Medieval Immigrants 1330-1550

I just found a great new source of information about immigrants in Medieval England. Whether you’re working on genealogy or you’re an avid history buff, this vast collection is worth a visit. In collaboration, the National Archives, University of York, and others examined original documents to collect archival evidence of the people who came from other countries, their work, governmental rules and regulations concerning foreigners, and their culture. I’ve been perusing the site for the last few days and am excited but frustrated.

The endless research possibilities are thrilling to history lovers and family detectives, but the major stumbling block is finding particular surnames. The problem is that you must search using the spelling as it appears in original documents. Since spelling was not ‘normalized’ until the end of the 19th century, people were cavalier about their names. Most people were illiterate and relied on clerks who spelled things in documents the way they sounded. The clerks themselves were barely literate. Combine that issue with the haphazard writing styles and ongoing damage to these rare documents and you have a researcher’s nightmare.

Nevertheless, this site is worth a visit: http://www.englandsimmigrants.com/

You can search by name, place, job title, place of origin, and key words. I attempted to search for my family’s name (Labin), knowing that the modern spelling would not yield results. I found that key word searches yielded more results and possibilities than surnames. I tinkered around and discovered:


 

1. John de Leybourne [14992] Orig from Gascony, now in Lincolnshire

Surname: Leybourne [Libourne]

Forename: John

Gender: Male

Place of Residence: Lincoln, Lincolnshire

Place of Origin: Libourne (Leybourne), Aquitaine [modern: France]

Origin: Nationality: [Gascon]

Original Document: CPR 1429-36, p. 585 (oath of fealty, 18 April 1436)

Relationships:

same as John Leybourne in tax assessment, 4 April 1440

same as John Layborne in tax assessment, 17 August 1441

same as John Layburne in tax assessment, 1 April 1443

same as John Layburn in tax assessment, 23 July 1444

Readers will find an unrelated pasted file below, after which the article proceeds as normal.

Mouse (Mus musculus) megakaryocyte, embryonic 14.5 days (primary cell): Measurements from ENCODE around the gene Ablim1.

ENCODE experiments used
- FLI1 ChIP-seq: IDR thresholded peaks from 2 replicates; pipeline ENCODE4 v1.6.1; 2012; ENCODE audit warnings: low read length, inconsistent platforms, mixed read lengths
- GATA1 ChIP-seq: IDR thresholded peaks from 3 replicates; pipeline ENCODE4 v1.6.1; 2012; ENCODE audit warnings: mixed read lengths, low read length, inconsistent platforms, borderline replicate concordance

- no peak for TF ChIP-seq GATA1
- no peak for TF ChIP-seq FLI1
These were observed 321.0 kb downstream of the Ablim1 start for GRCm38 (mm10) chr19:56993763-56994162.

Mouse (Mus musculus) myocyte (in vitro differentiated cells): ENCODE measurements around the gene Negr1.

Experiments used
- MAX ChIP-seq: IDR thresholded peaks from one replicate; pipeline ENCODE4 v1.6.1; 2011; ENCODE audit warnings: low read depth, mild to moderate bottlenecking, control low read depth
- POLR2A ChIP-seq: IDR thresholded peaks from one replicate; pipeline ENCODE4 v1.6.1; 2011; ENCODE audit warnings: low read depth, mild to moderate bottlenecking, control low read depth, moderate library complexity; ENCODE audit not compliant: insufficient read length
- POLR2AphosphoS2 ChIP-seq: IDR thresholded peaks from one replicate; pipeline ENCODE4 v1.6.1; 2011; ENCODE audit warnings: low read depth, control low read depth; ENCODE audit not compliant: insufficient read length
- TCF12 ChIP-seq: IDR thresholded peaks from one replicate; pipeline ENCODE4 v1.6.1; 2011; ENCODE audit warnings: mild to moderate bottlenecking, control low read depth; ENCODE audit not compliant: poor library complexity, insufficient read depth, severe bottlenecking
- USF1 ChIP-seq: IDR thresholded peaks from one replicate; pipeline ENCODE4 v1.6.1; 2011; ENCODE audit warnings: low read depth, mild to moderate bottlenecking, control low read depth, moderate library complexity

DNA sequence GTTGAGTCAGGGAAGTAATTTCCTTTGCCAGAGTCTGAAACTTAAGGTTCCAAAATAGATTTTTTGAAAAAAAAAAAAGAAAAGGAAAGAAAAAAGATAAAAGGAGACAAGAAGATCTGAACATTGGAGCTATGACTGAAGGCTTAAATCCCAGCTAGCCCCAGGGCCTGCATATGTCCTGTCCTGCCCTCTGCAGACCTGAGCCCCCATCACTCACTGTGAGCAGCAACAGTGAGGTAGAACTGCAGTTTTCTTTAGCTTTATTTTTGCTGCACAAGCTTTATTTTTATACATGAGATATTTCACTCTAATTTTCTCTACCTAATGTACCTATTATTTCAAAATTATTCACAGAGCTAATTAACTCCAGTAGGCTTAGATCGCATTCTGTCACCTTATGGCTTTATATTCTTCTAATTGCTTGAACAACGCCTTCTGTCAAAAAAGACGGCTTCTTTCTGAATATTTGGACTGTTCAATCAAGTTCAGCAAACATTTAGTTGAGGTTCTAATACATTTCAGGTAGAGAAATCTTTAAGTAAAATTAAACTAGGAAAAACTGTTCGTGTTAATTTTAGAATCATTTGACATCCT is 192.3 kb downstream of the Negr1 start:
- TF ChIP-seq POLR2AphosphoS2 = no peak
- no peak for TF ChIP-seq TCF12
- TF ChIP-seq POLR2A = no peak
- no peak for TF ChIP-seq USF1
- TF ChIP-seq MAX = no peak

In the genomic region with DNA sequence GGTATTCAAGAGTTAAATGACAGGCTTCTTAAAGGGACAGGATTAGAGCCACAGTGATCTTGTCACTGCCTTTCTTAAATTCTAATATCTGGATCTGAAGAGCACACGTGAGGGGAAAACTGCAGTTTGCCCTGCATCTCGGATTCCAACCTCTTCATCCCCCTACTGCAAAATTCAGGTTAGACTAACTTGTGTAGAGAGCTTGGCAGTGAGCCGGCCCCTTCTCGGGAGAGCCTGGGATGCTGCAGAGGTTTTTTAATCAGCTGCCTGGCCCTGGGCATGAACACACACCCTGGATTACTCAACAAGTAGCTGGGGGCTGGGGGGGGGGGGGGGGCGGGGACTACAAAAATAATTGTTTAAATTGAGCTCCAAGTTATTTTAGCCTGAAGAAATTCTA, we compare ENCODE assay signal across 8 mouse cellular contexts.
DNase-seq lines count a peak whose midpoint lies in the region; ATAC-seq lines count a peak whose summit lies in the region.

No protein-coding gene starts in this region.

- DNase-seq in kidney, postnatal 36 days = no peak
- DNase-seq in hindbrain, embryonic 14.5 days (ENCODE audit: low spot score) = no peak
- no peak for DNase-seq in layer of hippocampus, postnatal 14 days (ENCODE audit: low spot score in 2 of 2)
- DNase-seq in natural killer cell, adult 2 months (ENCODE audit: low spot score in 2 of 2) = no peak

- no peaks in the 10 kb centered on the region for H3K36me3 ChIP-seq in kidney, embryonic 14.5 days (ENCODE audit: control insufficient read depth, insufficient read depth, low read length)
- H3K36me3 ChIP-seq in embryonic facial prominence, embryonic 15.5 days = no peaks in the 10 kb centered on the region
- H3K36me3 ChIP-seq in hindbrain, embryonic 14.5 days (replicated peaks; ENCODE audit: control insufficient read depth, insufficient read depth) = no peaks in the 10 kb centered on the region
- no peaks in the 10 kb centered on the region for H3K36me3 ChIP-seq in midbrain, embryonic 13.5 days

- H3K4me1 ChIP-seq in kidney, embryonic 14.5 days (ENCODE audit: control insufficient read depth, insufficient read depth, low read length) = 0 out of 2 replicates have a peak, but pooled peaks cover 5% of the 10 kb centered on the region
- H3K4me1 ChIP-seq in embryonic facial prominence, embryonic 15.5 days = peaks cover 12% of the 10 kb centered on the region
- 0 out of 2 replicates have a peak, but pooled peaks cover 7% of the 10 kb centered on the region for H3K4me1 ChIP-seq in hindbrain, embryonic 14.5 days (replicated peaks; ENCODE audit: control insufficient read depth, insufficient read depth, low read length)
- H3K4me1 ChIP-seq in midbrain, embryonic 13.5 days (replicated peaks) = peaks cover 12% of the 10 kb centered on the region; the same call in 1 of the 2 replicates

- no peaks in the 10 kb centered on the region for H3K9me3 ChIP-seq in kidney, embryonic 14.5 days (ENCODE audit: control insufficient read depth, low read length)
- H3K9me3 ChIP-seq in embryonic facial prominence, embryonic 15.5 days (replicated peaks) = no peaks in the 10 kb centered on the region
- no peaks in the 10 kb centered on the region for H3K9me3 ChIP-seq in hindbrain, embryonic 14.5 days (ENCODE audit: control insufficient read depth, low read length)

Reference: Calendar of the Patent Rolls preserved in the Public Record Office, Henry VI, vol. ii, 1429-1436 (HMSO, 1907)

Sub-reference: p. 585

Document Type: oath of fealty

Document Date: 18 April 1436E 179/270/32 Part 1 [862]

Archive: The National Archives

Reference: E 179/270/32 Part 1

Document Type: tax assessment

Document Date: 4 April 1440

Tax Collections

1440 alien subsidy, 1st collection

1440 alien subsidy, 2nd collection

2. Sir John Laborne [61110]

Surname: Laborne

Forename: Sir John

Gender: Male

Place of Origin: Rouen (Rhone), Normandy [modern: France]

Origin: Nationality: [Norman]

Prior Residence in England: 35 years

Occupation(s): priest

Original Document: WAM 12261, m. 19 (letters of denization, 1 July 1544)

Notes: Described as a ‘dunchell priest’ with William Filoll, gentleman. the meaning of ‘dunchell’ is unclear.

Biographical Notes: No Notes

Relationships:

same as John Laborn in letters of denization, c. 1544 – c. 1545

WAM 12261 [2386]

Archive: Westminster Abbey Muniments

Reference: WAM 12261

Document Type: letters of denization

Document Date: 1 July 1544

3. John Laborn [42298]

Surname: Laborn

Forename: John

Gender: Male

Occupation(s): clerk

Original Document: C 67/73, m. 7 (letters of denization, c. 1544 – c. 1545)

Notes: Paid half a mark.

Biographical Notes: No Notes

Relationships:

same as Sir John Laborne in letters of denization, 1 July 1544

C 67/73 [1540]–same as John de Laborn

Archive: The National Archives

Reference: C 67/73

Document Type: letters of denization

Document Date: c. 1544 – c. 1545

Notes: According to a note on the dorse of the final membrane, this is a list of people receiving letters of denization during 36 Henry VIII (1544-5). The first letter, recited in full, was dated 11 July 1544, and the others were probably issued at other times during that regnal year, the precise dates not being recorded.


Now, I have no idea whether these men are related to me, even distantly. It was worth the effort, though, so that I could see how well searches work for these archives. Since we don’t know the country of origin of my father’s family, except for my great grandfather’s claim that they came from France, I continue to pore over any sources that might lead me to the answers I seek. The site also has maps showing countries of origin and other graphics. A fascinating peek into the age of the Black Death, the 100 years war, and the War of the Roses.

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